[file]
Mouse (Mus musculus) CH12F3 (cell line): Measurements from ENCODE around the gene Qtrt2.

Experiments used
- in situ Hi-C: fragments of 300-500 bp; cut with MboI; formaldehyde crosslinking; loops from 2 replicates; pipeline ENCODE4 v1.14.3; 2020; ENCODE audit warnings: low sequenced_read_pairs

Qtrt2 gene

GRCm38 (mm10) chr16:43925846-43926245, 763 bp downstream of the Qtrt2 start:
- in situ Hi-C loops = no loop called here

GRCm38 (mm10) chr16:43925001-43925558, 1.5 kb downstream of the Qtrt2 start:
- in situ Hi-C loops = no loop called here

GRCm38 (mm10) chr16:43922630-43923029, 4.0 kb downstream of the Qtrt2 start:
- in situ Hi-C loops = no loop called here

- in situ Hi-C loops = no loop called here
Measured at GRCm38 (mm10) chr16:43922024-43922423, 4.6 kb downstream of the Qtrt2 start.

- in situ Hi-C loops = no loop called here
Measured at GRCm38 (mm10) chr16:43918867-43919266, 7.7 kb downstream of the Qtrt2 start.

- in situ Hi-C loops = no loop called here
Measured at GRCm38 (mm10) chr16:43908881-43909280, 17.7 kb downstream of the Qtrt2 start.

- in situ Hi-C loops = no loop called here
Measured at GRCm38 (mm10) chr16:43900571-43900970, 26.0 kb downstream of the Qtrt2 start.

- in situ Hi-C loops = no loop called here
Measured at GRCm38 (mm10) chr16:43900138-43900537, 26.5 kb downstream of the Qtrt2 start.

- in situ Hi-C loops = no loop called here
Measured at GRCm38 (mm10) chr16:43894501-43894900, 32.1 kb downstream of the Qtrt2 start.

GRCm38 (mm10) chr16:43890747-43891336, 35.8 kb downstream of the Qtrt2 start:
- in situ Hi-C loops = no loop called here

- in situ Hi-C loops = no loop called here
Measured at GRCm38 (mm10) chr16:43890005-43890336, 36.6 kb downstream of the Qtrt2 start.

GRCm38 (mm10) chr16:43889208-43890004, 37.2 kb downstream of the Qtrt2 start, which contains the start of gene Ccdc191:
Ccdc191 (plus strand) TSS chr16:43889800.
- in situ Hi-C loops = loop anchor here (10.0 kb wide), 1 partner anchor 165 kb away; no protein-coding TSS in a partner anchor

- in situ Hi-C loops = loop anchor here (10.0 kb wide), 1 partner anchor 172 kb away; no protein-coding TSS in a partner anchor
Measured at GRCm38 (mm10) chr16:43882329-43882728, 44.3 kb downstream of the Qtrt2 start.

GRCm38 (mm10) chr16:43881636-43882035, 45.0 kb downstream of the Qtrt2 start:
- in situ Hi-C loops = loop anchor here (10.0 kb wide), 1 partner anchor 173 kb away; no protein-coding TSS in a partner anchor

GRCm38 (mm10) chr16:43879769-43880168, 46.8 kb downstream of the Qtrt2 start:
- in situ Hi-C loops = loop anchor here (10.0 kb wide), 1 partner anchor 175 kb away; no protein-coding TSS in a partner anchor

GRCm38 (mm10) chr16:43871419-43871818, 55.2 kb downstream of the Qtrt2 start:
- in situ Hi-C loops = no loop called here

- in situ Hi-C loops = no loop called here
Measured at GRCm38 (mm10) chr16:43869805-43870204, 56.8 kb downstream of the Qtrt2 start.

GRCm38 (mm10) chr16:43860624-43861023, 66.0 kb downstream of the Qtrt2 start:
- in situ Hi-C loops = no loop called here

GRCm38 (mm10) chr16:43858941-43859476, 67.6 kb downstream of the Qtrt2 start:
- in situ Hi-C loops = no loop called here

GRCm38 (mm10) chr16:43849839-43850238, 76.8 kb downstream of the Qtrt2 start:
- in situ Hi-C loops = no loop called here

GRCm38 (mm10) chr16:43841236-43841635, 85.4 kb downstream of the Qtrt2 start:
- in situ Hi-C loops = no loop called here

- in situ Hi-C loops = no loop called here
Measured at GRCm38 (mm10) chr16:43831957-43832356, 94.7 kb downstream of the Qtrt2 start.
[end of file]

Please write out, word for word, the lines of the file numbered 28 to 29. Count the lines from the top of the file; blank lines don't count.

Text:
Ccdc191 (plus strand) TSS chr16:43889800.
- in situ Hi-C loops = loop anchor here (10.0 kb wide), 1 partner anchor 165 kb away; no protein-coding TSS in a partner anchor